Preaching Revelation Using Greek

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Revelation is considered to be one of the most difficult and controversial books in the Bible. The sometime bizarre and often repetitive imagery and narrative has generated a wide variety of interpretations of the various characters and events. The interpretations have sometimes had a dramatic impact on the Christian community, though the outcome has not necessarily been godliness. This course particularly focuses on the overall impact and message of Revelation within its socio-historical and apocalyptic context, with responsible and effective contextualization in the 21st century. We will discover a book that leads us into a direct encounter with God and which transforms our lives in the present.

This course is an exegetical and interpretative study designed for preaching Revelation using Greek. It will give you tools for the analysis of the Greek, understanding a passage in context, and following the flow of thought to prepare an exegetical paper that is foundational for a sermon that is based on the text. The course is also particularly interested in skills that teach the application of the text—particularly exciting in Revelation!


  • Grasp the message and structure of Revelation as a whole and in terms of its component parts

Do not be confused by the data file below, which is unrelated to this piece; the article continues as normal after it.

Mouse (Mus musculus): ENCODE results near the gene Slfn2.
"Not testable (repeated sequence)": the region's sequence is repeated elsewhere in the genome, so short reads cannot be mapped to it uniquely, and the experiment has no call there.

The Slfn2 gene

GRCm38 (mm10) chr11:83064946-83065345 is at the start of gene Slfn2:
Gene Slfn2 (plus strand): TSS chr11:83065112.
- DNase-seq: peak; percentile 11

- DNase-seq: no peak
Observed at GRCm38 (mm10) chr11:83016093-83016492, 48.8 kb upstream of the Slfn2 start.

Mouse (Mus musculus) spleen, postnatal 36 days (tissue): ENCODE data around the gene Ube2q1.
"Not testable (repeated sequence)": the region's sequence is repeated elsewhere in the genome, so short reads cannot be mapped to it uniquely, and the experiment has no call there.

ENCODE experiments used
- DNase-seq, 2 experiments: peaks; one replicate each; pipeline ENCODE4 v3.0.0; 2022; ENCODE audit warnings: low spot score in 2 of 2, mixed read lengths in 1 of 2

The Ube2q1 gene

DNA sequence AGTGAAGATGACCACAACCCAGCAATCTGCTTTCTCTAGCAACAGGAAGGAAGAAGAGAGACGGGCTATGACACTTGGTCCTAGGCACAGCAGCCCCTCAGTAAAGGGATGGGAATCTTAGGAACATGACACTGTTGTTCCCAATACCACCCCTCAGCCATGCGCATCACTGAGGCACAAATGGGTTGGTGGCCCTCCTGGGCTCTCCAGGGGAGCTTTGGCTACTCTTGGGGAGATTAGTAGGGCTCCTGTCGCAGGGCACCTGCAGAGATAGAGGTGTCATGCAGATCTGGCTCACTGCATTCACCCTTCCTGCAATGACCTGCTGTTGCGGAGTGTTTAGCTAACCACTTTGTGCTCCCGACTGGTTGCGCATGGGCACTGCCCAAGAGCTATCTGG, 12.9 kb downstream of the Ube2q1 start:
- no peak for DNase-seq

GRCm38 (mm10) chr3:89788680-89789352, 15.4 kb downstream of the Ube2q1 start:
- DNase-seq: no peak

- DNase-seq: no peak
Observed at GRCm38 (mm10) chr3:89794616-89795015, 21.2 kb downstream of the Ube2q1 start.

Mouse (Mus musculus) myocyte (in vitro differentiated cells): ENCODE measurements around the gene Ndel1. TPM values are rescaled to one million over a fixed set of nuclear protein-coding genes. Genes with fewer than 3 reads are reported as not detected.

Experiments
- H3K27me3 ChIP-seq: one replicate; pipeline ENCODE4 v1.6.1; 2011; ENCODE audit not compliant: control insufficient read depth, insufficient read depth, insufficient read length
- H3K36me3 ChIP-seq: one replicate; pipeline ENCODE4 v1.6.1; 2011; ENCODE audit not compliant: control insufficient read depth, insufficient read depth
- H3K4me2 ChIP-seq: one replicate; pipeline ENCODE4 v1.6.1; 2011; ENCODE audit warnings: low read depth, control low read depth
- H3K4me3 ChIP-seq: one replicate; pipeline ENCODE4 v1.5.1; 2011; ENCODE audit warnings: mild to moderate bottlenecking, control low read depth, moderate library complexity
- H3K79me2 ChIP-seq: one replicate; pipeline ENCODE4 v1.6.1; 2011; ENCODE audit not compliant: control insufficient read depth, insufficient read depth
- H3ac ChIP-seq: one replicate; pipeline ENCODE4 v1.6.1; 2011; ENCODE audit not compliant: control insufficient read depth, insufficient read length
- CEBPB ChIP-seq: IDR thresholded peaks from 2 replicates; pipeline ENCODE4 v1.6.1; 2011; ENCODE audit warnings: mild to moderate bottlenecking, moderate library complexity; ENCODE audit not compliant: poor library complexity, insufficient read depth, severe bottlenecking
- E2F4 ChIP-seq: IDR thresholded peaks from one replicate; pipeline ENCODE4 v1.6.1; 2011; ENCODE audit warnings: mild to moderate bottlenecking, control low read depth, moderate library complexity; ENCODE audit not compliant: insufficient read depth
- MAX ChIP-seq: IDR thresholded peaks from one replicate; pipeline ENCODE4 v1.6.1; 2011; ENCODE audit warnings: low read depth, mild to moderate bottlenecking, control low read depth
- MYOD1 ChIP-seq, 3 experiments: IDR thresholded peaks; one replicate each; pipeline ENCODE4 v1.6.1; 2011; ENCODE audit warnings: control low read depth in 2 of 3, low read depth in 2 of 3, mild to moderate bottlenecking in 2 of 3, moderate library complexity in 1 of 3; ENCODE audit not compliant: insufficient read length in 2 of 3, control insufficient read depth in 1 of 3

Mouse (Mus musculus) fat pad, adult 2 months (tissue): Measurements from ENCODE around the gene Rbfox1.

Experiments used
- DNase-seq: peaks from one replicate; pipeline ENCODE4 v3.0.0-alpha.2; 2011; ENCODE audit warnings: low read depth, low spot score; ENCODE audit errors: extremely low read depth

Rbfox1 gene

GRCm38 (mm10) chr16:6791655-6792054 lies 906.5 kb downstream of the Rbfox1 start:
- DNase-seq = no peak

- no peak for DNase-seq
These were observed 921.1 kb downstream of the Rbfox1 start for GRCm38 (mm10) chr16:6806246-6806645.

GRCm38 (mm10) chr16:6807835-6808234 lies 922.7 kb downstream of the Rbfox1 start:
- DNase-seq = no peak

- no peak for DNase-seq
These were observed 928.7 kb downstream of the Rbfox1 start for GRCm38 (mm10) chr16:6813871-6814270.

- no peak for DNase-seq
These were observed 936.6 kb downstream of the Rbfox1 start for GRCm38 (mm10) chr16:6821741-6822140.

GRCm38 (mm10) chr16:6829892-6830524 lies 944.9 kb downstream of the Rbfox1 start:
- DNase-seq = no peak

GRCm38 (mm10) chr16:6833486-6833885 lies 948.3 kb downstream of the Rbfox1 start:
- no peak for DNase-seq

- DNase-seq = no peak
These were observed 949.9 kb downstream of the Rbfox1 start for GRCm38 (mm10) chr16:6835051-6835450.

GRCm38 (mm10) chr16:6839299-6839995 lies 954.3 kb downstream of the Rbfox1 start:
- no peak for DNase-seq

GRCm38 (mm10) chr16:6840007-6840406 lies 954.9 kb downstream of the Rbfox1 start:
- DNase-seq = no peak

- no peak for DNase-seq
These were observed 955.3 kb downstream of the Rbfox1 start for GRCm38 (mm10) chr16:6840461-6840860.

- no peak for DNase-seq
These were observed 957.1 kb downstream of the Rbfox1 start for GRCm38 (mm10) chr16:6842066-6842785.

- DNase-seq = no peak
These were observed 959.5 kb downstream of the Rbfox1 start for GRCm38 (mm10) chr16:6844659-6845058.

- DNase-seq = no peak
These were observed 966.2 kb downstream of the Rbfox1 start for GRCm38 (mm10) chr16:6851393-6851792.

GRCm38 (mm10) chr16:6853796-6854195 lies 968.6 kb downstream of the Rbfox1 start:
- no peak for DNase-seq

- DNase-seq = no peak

• Understand Revelation in its social, historical, literary and religious Jewish Hellenistic context
  • Become familiar with critical views concerning introductory questions (i.e. authorship, date, settings, etc.) and identify the features in the text that illuminate the option.
  • The student will know the characteristic vocabulary of Hebrews, basic Greek grammar that will aid in preaching, exegetical skills for preaching and how to access resources for the use of Greek in ministry.


  • Appreciate the distinctive theology and goal(s) of the author
  • Allow the text to motivate, form and transform righteousness, hope and worship


  • Highlight the message and themes, exegete significant passages, and understand the major issues in the text and its interpretive problems 
  • The student will develop skills in translating and reading Greek for preaching.
  • The student will apply insights from Greek to exegesis.
  • The student will learn to move from exegesis to the composition of a sermon